The Secret CEO, a columnist for Citywire's Wealth Manager website and an asset management boss with more than 40 years in the business, offers their take on Neil Woodford's unquoted assets swap.
I am angry.
I am angry with Neil Woodford as an investor, as an industry peer and as someone active in corporate governance. On all three counts, Woodford has angered me in his decision to transfer £73 million of unquoted stocks from his Woodford Equity Income fund to his Woodford Patient Capital (WPCT) investment trust.
There are a number of questions about the asset swap on many levels and the issues of corporate governance and control are the ones that concern me the most.
Woodford Investment Management houses a fund manager with a larger-than-life reputation who has built his own company. Arguably in such companies, checks and balances should be even tighter, and standards of conduct higher, than normal in order to avoid conflicts of interest and excessive influence from the figurehead.
The unquoted assets transaction raises a number of questions over the role of the fund’s own governance body and the oversight functions within the investment group.
Specifically, what role, if any, did either of these oversight bodies have in the fund building up such a large weight, estimated at nearly 18%, in unquoted stocks in an open-ended vehicle?
While this is not in breach of the 10% limit the FCA places on funds, given unquoted stocks which have committed to float imminently do not count towards it, it is a huge amount for a mainstream equity income fund to hold.
And what role did they play in the decision to transfer £73 million of these, plus £6 million in cash, into Woodford’s investment trust, paying net asset value despite the shares trading at a double-digit discount?
What makes this case even more worrying from a corporate governance perspective is that all three agents – the trust, the fund and the manager – are within the same Woodford ‘family’.
Would, for example, the fund have bought shares in the trust at a substantial premium over the market price if the fund was run by a third party? If so, why?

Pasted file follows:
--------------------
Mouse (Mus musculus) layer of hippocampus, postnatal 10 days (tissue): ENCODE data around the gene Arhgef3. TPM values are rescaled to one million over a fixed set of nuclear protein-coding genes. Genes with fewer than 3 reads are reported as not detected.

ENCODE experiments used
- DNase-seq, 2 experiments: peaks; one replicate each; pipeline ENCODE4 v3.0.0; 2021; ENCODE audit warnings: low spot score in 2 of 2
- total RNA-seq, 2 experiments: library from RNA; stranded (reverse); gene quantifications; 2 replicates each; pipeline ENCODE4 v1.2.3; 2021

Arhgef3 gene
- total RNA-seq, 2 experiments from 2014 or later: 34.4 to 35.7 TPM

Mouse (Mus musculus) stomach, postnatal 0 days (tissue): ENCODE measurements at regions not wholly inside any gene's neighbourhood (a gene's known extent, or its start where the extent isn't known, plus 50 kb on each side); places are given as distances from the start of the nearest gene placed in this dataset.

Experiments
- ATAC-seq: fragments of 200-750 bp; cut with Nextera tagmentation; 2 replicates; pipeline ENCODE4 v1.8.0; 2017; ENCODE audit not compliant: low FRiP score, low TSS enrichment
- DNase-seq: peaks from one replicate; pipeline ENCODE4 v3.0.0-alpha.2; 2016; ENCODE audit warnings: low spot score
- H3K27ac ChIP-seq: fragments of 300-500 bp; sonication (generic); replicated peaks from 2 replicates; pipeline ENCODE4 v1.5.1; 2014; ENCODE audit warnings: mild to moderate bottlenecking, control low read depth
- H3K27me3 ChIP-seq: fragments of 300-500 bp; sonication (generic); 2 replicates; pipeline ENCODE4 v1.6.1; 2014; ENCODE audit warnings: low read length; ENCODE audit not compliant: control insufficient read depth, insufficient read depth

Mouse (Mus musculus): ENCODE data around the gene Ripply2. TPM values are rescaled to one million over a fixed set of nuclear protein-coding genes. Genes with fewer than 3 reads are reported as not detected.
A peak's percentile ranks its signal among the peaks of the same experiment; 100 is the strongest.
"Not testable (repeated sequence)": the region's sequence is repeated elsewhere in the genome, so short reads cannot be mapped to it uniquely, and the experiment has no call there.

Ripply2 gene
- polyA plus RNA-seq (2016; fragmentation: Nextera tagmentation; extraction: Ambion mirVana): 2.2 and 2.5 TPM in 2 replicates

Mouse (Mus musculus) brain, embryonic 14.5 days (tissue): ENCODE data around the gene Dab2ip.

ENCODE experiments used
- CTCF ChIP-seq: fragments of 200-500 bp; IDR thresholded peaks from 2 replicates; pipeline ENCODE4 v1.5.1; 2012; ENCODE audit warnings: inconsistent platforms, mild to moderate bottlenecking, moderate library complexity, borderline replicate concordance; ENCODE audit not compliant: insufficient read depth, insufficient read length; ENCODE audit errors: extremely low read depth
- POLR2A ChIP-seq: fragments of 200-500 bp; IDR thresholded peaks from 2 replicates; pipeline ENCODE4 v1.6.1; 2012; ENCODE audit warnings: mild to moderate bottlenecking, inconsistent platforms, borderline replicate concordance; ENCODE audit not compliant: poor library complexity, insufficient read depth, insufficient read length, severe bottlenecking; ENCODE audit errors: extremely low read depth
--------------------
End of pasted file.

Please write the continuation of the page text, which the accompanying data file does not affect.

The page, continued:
How does the board of the trust demonstrate that the decision to support this transaction is not related to its manager’s difficulties in managing another separate product within his stable?
And how do all parties demonstrate that this transaction would have been appropriate and in all shareholders’ interests if the three parties in question were independent entities trading at arm’s length?
Fundamentally, this raises worrying questions over exactly who is providing the appropriate oversight of the manager, both within his company and by the governance of the fund and trust.
Personally, if I was facing serious investment performance challenges I would have veered miles away from any action that could damage my reputation further and undermine trust.
It’s proved the final straw for me and my investment in his income fund. While his performance difficulties had persisted, I had been prepared to give the legendary manager more time. But my concerns over who is overseeing and challenging Woodford within his fund group are such that I have now sold the holding.
I’ve now joined the many who have lost patience with the manager, judging by fund flows. In contrast, Woodford’s highest profile backer, Hargreaves Lansdown, has maintained its strong support, the scale of which was revealed by Citywire’s Funds Insider last week.
One of the big risks to Hargreaves Lansdown is the reputational damage of getting such a big call wrong. Knowing when to take a loss is one of the key drivers of good investment performance.
Given any redemptions from Woodford’s funds would probably stay under Hargreaves Lansdown administration, and the damage sticking by the manager is doing to the performance of Hargreaves Lansdown’s multi-manager funds, it seems even more curious.